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Industry News

International Report

May 1, 1997
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Matra Marconi

Wins Europe's Largest TV Uplink Earth Station The Franco-British Matra Marconi Space consortium has been awarded a multimillion-pound contract to provide British Sky Broadcasting (BSkyB) with Europe's largest television uplink earth station. To be located at Chilworth in the UK, the new facility will provide up to 200 digitally compressed television channels and support BSkyB's 14 satellite transponders aboard the ASTRA 2A broadcast satellite, which is scheduled for deployment at 28.2° East this fall. This initial tranche of transponders will provide the company with up to 100 digitally compressed channels.

The Chilworth site comprises two 8.1 m antenna systems (with automatic tracking and de-icing capabilities) and a full suite of necessary electronic communications subsystems. The station will operate in the 11 to 12 GHz band for reception and the 17 to 18 GHz band for transmission. The antenna system used will be fed by 16 klystron power amplifiers (expandable to 24 if required) and four standby traveling-wave tube amplifier (TWTA) subsystems. Each subsystem comprises two TWTAs in a phase-combined configuration. The station's transmission subsystems will be supported by downlink monitoring and test facilities together with Matra Marconi's proprietary earth station control and monitoring tool.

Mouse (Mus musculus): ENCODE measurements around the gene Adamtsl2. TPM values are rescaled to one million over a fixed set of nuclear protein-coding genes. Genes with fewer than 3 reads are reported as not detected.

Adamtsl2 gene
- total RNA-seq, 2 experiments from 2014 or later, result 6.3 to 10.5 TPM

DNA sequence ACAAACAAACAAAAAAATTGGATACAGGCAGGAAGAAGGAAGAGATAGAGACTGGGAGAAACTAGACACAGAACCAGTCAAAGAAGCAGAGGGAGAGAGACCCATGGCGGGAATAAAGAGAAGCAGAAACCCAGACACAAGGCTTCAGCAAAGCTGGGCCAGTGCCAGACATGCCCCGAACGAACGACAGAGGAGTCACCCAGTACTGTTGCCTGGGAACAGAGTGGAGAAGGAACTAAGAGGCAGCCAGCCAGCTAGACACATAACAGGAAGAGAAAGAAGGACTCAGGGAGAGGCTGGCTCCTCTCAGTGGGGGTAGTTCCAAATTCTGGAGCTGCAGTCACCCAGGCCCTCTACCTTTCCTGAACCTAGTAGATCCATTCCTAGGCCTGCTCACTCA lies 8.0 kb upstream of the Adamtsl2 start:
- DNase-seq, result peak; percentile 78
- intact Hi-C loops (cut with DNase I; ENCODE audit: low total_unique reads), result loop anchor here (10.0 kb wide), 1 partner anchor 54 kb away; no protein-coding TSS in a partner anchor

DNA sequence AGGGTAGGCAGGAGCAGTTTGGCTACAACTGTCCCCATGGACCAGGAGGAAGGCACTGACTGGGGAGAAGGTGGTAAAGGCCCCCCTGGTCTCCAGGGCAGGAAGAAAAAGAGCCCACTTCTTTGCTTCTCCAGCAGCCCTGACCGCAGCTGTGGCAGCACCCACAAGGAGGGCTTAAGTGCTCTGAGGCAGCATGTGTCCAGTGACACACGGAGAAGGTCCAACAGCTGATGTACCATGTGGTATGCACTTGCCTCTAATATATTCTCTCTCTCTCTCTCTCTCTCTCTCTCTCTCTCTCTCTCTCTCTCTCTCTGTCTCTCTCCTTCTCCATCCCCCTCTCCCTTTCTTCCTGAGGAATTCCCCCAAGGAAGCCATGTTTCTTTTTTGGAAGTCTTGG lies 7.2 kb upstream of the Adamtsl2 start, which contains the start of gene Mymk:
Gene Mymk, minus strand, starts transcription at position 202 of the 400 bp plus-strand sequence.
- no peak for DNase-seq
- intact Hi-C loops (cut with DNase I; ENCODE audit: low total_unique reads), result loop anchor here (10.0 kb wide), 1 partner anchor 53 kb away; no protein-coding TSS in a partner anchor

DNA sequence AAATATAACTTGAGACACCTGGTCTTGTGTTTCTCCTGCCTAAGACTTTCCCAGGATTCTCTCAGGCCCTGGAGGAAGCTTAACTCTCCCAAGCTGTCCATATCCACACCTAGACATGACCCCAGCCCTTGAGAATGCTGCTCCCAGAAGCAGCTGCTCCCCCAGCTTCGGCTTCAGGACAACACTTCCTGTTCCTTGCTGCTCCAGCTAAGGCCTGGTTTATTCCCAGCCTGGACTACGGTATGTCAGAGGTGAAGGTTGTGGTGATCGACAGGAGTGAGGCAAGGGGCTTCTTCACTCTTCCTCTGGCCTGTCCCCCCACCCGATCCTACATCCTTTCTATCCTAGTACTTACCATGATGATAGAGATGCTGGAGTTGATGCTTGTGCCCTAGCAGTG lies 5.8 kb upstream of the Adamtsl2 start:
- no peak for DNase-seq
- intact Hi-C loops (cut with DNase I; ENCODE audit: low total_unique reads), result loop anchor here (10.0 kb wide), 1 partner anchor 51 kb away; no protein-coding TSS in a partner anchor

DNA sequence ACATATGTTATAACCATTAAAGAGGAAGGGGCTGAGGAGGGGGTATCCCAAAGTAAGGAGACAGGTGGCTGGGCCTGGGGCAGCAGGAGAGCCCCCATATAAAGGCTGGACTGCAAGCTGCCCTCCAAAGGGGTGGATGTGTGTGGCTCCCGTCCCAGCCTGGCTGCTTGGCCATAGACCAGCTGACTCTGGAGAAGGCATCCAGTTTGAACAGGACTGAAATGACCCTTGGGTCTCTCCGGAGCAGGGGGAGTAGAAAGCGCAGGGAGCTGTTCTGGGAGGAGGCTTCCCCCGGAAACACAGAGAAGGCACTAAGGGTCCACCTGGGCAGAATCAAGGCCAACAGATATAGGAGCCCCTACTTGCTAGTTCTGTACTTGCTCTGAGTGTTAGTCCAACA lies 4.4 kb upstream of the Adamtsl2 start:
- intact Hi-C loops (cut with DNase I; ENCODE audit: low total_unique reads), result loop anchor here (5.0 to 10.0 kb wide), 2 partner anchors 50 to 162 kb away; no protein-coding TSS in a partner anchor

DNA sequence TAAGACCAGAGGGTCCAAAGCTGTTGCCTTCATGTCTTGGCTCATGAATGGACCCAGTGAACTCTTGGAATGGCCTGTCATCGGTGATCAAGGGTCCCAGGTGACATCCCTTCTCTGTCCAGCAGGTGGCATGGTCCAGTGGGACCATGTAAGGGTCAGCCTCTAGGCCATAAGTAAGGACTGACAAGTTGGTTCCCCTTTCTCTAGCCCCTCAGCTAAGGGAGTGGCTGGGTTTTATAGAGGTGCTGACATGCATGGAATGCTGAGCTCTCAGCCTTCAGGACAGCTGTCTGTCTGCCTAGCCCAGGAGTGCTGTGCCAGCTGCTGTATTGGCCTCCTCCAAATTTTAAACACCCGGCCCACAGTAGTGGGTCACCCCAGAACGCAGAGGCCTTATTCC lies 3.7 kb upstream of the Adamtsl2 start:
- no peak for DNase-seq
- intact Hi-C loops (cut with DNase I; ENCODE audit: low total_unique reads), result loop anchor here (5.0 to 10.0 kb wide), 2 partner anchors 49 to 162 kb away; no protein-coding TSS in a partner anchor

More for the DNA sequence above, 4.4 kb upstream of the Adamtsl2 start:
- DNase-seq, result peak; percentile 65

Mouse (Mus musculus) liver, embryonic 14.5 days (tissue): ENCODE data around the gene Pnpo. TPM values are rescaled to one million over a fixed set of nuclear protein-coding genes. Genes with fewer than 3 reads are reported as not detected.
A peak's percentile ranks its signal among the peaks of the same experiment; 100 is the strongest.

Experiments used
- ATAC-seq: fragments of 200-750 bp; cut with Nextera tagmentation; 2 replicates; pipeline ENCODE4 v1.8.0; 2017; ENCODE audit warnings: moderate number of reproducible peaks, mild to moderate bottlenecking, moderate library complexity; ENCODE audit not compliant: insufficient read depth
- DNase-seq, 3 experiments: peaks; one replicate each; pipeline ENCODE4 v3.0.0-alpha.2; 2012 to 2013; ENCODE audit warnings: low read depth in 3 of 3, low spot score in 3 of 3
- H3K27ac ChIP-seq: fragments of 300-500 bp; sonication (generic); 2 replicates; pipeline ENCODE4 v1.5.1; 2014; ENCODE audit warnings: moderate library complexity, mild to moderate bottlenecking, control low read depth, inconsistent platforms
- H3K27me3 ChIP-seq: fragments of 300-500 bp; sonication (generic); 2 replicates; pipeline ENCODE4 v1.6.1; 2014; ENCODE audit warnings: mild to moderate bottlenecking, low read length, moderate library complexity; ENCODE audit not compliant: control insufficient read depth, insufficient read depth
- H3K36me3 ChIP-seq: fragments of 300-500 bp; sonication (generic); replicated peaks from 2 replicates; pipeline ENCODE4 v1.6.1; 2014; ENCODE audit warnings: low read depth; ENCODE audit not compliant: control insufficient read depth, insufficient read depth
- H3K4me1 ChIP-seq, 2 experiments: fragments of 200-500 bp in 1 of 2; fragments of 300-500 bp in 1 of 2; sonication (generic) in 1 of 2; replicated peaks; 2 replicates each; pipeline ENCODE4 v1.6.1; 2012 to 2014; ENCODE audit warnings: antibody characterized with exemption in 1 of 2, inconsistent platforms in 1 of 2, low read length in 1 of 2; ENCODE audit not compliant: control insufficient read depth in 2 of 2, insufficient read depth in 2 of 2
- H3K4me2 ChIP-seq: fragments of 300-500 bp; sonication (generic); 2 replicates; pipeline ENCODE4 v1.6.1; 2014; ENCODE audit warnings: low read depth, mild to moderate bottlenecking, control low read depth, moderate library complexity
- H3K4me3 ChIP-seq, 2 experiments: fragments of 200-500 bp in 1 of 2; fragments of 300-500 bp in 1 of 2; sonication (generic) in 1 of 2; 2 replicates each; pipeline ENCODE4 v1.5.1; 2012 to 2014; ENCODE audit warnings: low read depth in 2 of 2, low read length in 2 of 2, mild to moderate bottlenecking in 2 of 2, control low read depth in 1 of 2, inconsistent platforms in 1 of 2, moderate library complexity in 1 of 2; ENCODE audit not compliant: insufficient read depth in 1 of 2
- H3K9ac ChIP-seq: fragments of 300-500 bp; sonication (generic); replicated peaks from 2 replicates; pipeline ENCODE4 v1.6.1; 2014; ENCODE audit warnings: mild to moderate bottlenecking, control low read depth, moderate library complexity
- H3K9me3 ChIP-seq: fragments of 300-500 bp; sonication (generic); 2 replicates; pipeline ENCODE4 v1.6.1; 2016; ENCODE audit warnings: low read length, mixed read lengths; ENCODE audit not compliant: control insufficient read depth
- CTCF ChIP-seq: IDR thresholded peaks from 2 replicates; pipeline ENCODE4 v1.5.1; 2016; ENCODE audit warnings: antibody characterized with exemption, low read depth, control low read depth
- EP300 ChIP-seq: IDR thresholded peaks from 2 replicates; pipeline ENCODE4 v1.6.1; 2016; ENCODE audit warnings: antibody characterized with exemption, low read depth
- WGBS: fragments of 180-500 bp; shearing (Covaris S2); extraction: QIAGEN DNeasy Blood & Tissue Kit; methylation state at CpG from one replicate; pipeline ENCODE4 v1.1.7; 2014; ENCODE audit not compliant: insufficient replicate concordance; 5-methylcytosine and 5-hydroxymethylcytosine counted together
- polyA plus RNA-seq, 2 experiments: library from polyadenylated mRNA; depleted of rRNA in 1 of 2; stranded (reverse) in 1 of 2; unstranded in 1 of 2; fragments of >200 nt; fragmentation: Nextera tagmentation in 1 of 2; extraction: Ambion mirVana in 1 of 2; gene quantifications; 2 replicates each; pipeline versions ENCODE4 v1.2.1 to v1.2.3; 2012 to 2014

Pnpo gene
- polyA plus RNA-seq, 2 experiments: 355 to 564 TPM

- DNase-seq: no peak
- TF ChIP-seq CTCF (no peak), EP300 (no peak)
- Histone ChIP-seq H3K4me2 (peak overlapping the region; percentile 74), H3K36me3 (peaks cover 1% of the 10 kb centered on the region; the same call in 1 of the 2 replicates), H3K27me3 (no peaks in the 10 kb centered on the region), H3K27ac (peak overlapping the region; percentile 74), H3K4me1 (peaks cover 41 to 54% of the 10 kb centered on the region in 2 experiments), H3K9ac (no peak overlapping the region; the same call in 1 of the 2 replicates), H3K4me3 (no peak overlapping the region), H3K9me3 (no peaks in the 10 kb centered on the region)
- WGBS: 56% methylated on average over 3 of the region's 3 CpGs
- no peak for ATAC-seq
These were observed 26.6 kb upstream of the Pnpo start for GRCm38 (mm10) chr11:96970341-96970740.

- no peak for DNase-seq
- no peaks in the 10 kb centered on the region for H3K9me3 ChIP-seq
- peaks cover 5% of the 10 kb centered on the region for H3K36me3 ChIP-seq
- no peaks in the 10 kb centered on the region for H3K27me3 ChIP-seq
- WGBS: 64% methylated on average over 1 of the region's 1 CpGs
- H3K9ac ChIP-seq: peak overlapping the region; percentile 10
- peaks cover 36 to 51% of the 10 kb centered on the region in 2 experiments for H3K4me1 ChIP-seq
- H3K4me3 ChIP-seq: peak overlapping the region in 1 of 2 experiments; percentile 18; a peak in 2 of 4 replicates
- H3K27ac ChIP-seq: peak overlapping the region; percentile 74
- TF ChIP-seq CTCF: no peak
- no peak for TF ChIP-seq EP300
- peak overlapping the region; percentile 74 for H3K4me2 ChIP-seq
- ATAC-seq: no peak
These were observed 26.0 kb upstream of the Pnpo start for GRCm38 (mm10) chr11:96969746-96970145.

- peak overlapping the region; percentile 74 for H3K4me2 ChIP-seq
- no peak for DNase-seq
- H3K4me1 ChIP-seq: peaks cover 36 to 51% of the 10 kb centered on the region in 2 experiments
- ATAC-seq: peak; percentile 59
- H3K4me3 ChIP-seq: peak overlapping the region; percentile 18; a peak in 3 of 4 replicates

Philips Relies on New Process for Wideband RF Transistor Production

Netherland's contractor Philips Semiconductors is relying on a new company-developed double-polysilicon fabrication process for the manufacture of a new generation of high gain, small-signal transistors for use in the front-end receiver sections of 3 V mobile telephones. To facilitate the process, the company has invested $15 M in dedicated equipment for its wafer fabrication at Nijmegen, the Netherlands.

In general terms, polysilicon is a layer of poly-crystalline silicon that is deposited onto semiconductor wafers by the low pressure chemical vapour deposition process. Because this approach is self-aligning and allows for precise thicknesses of silicon to be grown over underlying layers of silicon or silicon dioxide, it can be used to create vertical transistor structures with controlled geometries. The term double-polysilicon refers to Philips' use of two discrete layers of polysilicon in its new-generation RF devices where polysilicon is used for the base and emitter connections to provide base widths of 100 nm and cutoff frequencies of 25 GHz. Rapid thermal annealing of the implant dopants in the first layer of epitaxial polysilicon is used to generate the doping profiles in the base and emitter regions, which are necessary to create the narrow base bandwidths needed for the cited cutoff frequency. The process also provides the submicron emitter widths (typically 0.5 mm) needed to ensure low base resistivity for the less than 1.2 dB noise figure requirement in low noise applications.